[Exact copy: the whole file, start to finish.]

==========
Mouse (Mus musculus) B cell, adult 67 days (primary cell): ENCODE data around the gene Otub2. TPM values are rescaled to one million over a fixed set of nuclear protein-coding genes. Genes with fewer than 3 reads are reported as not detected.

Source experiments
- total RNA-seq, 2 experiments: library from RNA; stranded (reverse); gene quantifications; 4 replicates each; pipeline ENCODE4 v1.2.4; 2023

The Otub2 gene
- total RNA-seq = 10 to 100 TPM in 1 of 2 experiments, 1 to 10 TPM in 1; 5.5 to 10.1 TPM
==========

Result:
Mouse (Mus musculus) B cell, adult 67 days (primary cell): ENCODE data around the gene Otub2. TPM values are rescaled to one million over a fixed set of nuclear protein-coding genes. Genes with fewer than 3 reads are reported as not detected.

Source experiments
- total RNA-seq, 2 experiments: library from RNA; stranded (reverse); gene quantifications; 4 replicates each; pipeline ENCODE4 v1.2.4; 2023

The Otub2 gene
- total RNA-seq = 10 to 100 TPM in 1 of 2 experiments, 1 to 10 TPM in 1; 5.5 to 10.1 TPM